I just finished this little neck-a-ma-thing, and it turned out really well! The pattern is Annabella’s Cowl, and the yarn is Fleece Artist Back Country, a super soft, machine washable merino wool made right here on Canada’s East coast. The yarn wasn’t exactly like the ones they called for in the pattern, so I used a larger needle and cast on fewer stitches (you can find all of our modifications in our project notes on Ravelry).
The project only took one skein of Fleece Artist Back Country, and I’m happy with the size – not too big, not too tight. The pattern was extremely easy, it’s definitely beginner friendly (probably a good project for a novice once they’ve learned knit and purl. It’s a great knit in front of the TV kind of project, especially if you need to whip up a gift in a rush.
More Yarn Options
The pattern was originally designed with a yarn like Handmaiden Maiden Hair, which would knit up beautifully on 5mm/US8-16″ circular needles (only 1 skein required). It would also be yummy made with Drops Brushed Alpaca Silk (use a single strand and 5mm/US8 needles (two skeins) for a light, airy version, or two strands held together and 6mm/US10 needles (4 skeins) for a thicker, cozier neckwarmer). If you want a yarn option that’s a little less precious try Berroco Vintage Chunky (1 skein) with 6mm/US10 needles.
I love the pixelated, woven look of linen stitch, and I also love that working it in the round makes it super easy – it’s just the same two stitches for every round. The yarn, Manos del Uruguay Alegria, is one of our favourite staples, a beautifully dyed merino blend that’s super soft, but also has some resilience which makes it great for all kinds of garments, including socks! And as icing on the cake the company, Manos Del Uruguay, is a non-profit organization that was created to give economic, social and personal development opportunities to the women in Uruguay’s countryside (they’ve been a member of the World Trade Organization since 2009).
Manos del Uruguay Alegria: 2 skeins (1 skein each of 2 colours; contrast colour is a semi-solid, the main colour is variegated/multicolour) ON SALE TO SEPT 6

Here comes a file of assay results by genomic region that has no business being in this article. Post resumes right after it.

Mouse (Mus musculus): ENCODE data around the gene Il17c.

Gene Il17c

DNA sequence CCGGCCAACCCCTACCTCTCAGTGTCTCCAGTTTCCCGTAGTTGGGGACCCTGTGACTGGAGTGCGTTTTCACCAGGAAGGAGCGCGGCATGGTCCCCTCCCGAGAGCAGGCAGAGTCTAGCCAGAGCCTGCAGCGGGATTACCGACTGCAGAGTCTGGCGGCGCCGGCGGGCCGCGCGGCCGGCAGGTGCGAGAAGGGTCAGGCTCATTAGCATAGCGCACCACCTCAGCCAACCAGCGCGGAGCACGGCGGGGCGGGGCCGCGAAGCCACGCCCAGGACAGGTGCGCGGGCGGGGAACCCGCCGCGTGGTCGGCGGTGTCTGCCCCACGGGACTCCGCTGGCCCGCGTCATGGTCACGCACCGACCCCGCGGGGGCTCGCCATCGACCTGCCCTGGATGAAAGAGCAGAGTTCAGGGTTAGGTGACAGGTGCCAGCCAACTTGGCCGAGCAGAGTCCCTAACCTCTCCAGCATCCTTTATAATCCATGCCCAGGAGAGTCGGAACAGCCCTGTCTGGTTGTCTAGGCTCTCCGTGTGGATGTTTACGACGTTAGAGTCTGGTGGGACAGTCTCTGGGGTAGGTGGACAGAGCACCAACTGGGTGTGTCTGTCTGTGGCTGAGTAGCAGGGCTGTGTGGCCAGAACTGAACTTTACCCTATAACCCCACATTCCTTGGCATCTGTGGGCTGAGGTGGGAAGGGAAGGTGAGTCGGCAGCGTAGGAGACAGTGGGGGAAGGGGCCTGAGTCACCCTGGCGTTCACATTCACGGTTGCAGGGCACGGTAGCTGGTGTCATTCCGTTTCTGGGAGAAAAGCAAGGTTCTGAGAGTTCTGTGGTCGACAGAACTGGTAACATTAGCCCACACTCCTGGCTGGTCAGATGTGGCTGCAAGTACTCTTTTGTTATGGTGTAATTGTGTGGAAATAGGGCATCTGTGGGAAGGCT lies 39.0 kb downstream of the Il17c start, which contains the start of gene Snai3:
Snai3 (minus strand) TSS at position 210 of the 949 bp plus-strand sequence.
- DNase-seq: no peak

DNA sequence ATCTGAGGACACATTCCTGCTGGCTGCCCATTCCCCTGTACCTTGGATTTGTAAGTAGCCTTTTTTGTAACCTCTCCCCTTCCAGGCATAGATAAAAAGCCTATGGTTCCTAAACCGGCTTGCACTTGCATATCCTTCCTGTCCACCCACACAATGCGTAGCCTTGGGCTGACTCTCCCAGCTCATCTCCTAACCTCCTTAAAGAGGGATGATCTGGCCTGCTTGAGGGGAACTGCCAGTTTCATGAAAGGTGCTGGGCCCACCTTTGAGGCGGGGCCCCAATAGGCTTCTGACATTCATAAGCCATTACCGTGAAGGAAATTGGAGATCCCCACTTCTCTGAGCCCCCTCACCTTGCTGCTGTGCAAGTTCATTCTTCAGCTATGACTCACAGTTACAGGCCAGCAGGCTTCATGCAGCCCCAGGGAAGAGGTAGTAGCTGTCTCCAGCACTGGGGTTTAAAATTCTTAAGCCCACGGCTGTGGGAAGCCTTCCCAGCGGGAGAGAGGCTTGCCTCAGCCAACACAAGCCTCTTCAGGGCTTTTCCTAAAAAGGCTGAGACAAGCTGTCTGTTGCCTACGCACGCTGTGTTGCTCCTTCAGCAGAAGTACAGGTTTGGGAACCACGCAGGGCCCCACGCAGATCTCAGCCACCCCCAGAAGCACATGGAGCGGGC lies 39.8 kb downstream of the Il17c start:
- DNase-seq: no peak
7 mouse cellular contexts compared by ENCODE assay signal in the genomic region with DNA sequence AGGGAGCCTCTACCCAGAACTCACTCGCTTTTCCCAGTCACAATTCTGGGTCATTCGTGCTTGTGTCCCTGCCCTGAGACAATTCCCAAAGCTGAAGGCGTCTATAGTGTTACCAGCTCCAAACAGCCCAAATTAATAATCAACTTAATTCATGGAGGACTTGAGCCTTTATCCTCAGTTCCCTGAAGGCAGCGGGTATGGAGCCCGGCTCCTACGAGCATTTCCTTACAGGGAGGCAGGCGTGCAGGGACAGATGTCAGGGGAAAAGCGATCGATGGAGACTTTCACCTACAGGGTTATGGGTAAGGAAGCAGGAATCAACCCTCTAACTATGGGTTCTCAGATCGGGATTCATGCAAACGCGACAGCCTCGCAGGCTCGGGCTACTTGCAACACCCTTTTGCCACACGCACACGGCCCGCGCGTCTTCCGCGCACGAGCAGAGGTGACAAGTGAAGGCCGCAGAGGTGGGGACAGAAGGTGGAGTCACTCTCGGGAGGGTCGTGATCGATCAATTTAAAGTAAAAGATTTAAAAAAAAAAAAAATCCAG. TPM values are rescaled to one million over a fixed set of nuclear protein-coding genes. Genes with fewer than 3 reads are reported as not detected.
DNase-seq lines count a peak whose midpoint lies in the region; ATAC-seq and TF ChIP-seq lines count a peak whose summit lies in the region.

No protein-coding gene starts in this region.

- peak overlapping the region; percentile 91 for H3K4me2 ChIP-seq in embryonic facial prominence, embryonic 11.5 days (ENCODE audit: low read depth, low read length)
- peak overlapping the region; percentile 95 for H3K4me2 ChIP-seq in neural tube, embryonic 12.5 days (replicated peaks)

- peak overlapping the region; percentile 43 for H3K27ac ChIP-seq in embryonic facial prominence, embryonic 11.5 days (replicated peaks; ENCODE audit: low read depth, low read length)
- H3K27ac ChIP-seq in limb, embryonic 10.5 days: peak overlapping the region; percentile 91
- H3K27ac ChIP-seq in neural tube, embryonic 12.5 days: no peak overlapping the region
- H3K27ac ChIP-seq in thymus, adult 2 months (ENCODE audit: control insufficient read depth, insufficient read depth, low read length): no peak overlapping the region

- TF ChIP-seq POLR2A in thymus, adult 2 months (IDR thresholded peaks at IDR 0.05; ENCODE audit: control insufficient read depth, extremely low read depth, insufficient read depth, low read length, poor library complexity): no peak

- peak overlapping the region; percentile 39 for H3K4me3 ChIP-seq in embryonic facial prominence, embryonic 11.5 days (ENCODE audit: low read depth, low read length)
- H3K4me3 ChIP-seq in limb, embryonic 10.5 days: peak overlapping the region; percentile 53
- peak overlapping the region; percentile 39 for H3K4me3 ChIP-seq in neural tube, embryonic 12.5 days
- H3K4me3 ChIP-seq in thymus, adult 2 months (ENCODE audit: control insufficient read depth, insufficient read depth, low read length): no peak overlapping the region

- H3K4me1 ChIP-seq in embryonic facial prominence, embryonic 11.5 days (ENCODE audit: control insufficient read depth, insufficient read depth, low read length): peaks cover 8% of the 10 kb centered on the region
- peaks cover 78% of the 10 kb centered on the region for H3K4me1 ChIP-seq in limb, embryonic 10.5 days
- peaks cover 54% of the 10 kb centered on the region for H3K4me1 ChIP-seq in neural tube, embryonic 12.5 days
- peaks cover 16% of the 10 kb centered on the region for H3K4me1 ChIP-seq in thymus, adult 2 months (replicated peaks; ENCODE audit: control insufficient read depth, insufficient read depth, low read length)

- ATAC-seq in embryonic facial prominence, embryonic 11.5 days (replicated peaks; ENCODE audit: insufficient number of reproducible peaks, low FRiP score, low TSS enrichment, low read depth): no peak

As I mentioned in yesterday’s post, I just finished a Stripe It Cowl, it just needed to be photographed properly. I used 4mm/US6 needles for the ribbing and 4.5mm/US7 needles for the body of the cowl. I’m super happy with it, and I think all of the colourways will look glorious!
Mini Knit Hack
One secret to a happy project: use the darker end of the colourway for the bottom of the project and the brighter colour for the top, darker colours look more balanced on lower parts. In my project, the pin & green is darker than the orange & blue, so it went on the bottom.
As you may already know, I’m already thinking about my own holiday gifts (I know. it’s sweltering out there, but I’m determined to get ahead of the curve this year). I really love this yarn, Urth Uneek Worsted, and I found this extremely simple cowl designed with it. It’s so easy a beginner can do it, and it only takes 1 skein and 1 pair of needles to make it – I’m thinking perfect last minute cottage project.
I encourage you to take a look at the finished projects to see how different colours knit up – I guarantee you’ll fall in love with at least one of the colourways. To get an idea about how the different colourways knit up you can take a look at the fingering weight version of the same yarn.
I just finished making this cowl myself (I’ll photograph that pronto, promise) and it fits casual and loose. If you want something more fitted you should omit some stitches.
Superwash yarn tends to loosen up after being washed. If you like your cowls on the drapy side, stick with the prescribed 4.5mm/US7 needles. If you like the fabric a bit more firm, go down to a 4mm/US6.
I find really interesting things when I browse through the patterns on Ravelry …. one of the things I found this week was a micro-collection of the same cowl made over and over again in different colourways of Urth Uneek Fingering (ON SALE UNTIL THE END OF JULY). I thought it was awesome that this knitter, Deb-Knits, enjoyed her project and the yarn so much that she wanted to continue exploring and experiencing it. I also get it, the project is GORGEOUS, and it illustrates that all the colourways of Urth Uneek Fingering work up beautifully. And hey, is it ever too early to start holiday knitting?
Our Bulky Mobius Cowl is a great little last minute gift. It works up fast on 10mm/US15 needles and the mobius technique makes it entertaining. The yarn, Malabrigo Rasta, is stunning: it’s buttery soft and I’ve never seen a skein that didn’t knit up like a Monet painting. Plus, it’s a one-skein project!